C&G are very heavily involved in the agribusiness, particularly carriage of grains. All C&G surveyors are qualified as ‘grain surveyors’ as defined in the Australian Export Control act. There are strict requirements to attain this accreditation, and the ‘passing’ of a vessel to load bulk grains is not taken lightly.
Recent changes to the Export Control Act, Grains, Plants and Plant Products Orders 2005, lay down the criteria by which an individual may achieve accreditation to become a grain surveyor. Not only does the person have to have professional qualifications, but also has to have had a number of vessel inspection in the company of a grain surveyor, prior to becoming qualified, but also maintain a certain number of inspections to maintain such accreditation.
Any contamination from insects, minerals, rust, scale, loose paint, etc, as well as odours and vessel integrity can result in a vessel being deemed unsuitable for carriage of grain. C&G are also heavily involved in the unfortunate circumstance whereby a vessel has to be ‘cleaned’ often an expensive and labour intensive operation.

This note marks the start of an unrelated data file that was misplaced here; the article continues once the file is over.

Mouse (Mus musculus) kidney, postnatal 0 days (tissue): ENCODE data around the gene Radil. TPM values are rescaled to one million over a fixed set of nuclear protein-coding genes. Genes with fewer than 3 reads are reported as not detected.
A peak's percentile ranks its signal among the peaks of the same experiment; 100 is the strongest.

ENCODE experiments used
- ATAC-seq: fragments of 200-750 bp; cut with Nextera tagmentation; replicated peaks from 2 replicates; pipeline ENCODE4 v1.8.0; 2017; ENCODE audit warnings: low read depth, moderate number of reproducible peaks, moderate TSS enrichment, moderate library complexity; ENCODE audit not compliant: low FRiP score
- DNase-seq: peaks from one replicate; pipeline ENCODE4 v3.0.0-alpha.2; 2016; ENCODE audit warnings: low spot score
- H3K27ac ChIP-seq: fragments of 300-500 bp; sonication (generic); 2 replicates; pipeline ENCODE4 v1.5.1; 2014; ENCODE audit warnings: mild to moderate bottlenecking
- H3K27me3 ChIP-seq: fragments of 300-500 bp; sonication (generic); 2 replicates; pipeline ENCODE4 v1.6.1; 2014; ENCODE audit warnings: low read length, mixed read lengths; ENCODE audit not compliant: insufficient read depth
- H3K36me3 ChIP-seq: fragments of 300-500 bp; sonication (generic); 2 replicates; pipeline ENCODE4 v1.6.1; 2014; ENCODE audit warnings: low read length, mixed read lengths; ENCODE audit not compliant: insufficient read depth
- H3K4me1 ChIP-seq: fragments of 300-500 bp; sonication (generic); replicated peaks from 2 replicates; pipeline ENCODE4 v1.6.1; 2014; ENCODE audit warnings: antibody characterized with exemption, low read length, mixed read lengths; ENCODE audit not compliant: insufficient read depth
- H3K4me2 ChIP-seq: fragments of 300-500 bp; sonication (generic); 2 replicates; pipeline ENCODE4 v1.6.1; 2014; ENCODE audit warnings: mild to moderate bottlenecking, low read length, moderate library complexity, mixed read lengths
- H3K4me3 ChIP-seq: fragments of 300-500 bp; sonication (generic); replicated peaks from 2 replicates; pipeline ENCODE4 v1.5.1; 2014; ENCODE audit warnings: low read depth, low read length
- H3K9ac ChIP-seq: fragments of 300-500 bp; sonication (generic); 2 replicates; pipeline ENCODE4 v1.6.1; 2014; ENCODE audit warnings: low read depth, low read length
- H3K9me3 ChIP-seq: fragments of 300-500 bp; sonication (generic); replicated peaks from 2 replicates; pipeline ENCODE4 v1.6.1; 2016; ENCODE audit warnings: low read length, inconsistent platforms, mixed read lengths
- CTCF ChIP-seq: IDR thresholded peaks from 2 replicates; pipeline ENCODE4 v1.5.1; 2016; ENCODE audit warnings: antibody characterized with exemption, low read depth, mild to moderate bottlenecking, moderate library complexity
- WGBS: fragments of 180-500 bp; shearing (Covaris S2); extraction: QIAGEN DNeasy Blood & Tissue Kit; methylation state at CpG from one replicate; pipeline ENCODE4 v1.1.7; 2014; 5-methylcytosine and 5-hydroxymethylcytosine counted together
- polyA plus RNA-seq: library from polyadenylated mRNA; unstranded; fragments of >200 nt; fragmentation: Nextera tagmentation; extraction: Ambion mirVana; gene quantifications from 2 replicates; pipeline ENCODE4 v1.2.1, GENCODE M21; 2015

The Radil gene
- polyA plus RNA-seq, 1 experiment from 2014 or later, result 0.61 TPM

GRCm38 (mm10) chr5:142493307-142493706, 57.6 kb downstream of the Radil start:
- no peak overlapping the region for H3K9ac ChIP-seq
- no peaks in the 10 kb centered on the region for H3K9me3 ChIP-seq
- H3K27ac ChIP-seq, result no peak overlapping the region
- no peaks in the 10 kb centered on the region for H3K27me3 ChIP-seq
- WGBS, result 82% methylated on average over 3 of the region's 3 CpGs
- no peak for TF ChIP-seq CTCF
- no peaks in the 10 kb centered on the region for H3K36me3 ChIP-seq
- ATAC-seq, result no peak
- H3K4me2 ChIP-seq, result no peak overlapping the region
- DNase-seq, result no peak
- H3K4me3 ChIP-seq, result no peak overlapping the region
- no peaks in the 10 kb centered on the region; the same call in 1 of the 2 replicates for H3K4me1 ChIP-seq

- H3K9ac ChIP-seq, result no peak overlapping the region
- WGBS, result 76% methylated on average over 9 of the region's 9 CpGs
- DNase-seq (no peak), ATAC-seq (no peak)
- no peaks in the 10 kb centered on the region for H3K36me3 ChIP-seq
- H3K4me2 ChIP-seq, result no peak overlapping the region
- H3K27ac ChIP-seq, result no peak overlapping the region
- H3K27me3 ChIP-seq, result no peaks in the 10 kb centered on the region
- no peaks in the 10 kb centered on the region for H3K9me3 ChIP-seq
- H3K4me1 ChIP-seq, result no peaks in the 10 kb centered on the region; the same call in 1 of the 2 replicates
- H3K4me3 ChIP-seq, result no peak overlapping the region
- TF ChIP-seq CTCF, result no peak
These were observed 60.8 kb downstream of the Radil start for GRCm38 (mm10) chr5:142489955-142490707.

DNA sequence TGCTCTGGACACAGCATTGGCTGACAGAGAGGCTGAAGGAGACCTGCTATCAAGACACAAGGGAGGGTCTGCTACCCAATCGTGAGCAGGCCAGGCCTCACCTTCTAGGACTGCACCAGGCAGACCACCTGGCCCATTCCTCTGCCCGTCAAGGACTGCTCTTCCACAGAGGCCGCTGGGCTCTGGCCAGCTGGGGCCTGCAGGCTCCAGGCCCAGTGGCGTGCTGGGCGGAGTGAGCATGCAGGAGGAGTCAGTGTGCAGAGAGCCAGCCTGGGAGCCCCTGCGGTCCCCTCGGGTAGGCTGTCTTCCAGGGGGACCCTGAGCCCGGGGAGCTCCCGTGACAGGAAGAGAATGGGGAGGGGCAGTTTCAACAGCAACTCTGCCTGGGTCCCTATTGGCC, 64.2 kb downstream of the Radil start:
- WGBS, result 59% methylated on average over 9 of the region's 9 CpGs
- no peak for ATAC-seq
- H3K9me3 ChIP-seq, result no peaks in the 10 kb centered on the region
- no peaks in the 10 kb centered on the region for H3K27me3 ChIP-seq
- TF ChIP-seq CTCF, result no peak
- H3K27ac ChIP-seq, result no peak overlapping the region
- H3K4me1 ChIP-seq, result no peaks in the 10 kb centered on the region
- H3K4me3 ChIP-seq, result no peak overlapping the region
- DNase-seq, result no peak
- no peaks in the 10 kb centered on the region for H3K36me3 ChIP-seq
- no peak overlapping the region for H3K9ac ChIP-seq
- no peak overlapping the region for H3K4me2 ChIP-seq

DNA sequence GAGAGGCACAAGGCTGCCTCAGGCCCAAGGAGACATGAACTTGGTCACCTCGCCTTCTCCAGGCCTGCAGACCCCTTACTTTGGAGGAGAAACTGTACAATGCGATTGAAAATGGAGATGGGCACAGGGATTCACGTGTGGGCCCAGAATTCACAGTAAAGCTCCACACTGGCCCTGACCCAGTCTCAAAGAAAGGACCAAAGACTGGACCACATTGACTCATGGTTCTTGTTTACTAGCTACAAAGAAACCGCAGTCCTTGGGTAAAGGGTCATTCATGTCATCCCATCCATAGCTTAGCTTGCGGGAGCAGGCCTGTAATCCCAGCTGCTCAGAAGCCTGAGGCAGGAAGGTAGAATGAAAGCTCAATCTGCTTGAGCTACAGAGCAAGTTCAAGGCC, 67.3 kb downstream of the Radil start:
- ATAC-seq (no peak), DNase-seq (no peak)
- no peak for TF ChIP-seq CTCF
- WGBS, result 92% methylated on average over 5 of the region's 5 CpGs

By good coordination of services, and planning of operations, a shipowner may save tens of thousands of dollars in time and labour costs.
It should be considered that should a vessel fail grain survey, then in nearly all situations a vessel will be placed “off-hire”
The costs that can now accrue to have the vessel cleaned include:
- Shifting costs – in many cases the vessel will be ordered off the berth
- Engagement of shore side labour
- Hire of mobile cranes, cherry pickers
- Berth hire
- Loss of earnings by being off hire
- Potential consequential costs
In this respect it is becoming more frequent for vessels to be inspected at a port other than loading port, on behalf of owners or disponent owners, so a vessel can be appraised prior to tending notice of readiness.